|screenshot of judges’ wig sold through
Stanley Ley, Legal Outfitters, London
horsehair, handmade, about $2000
Coragyps atratus brasiliensis
Black vulture in North America
Zopilote negro in Costa Rica
A small vulture with a wingspan of under 1.5m or 5 ft, it is often still classified with storks and looks like a stern judge, at least to me. Black vultures soar above our hills all day long, gliding in and out of the canyons around us. One of them needed a little rest this afternoon and settled on a branch of a guarumo behind my office. I heard this heavy duty flapflapflap like helicopter rotor blades coming to a stop. Turning my head toward the sound, I saw the tired vulture quietly sitting there. Coragyps don’t have a syrinx, so they can’t vocalize much beyond hissing.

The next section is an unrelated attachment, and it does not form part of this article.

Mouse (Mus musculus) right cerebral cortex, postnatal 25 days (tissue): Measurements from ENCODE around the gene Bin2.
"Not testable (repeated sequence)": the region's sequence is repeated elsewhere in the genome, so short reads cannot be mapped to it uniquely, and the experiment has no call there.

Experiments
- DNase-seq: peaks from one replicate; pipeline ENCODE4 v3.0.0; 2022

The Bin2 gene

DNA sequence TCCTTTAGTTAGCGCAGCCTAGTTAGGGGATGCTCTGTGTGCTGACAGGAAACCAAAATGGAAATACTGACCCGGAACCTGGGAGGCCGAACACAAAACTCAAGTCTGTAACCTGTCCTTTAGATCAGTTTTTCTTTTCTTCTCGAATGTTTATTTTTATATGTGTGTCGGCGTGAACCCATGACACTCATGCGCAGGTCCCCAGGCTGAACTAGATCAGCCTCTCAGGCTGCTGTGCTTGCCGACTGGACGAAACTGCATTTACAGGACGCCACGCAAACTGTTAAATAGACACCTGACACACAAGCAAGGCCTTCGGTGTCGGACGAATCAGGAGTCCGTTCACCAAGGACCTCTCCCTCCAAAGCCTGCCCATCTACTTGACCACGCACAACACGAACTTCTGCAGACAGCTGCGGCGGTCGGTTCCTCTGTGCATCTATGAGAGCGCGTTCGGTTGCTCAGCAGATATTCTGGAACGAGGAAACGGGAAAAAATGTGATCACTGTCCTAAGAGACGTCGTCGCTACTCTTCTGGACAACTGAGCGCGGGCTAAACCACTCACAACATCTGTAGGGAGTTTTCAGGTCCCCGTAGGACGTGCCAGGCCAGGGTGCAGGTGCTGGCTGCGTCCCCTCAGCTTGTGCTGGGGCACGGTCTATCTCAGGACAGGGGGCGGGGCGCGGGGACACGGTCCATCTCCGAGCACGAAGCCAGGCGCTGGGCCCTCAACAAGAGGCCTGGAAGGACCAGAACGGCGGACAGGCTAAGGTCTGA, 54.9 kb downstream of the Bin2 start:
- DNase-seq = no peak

My late Kangal dog Otto had a very adversarial relationship with a pair of black vultures, which used to sit on the lowest branches of a large tree opposite our gate. They would hop up and down and croak, grunt and hiss, while he had barking conniptions behind the gate. Neither party would give in and leave, so I had to march down there and get my dog. Only then would they fly off. Stubborn critters.
Slowly creeping to the dresser, I extracted my Lumix from a drawer, which fortunately already had the zoom lens mounted. Even though the first shots were impeded by greenery, I eventually managed a position with a clear view, which naturally allowed the bird a clear view of me as well and he decided, he didn’t like what he saw.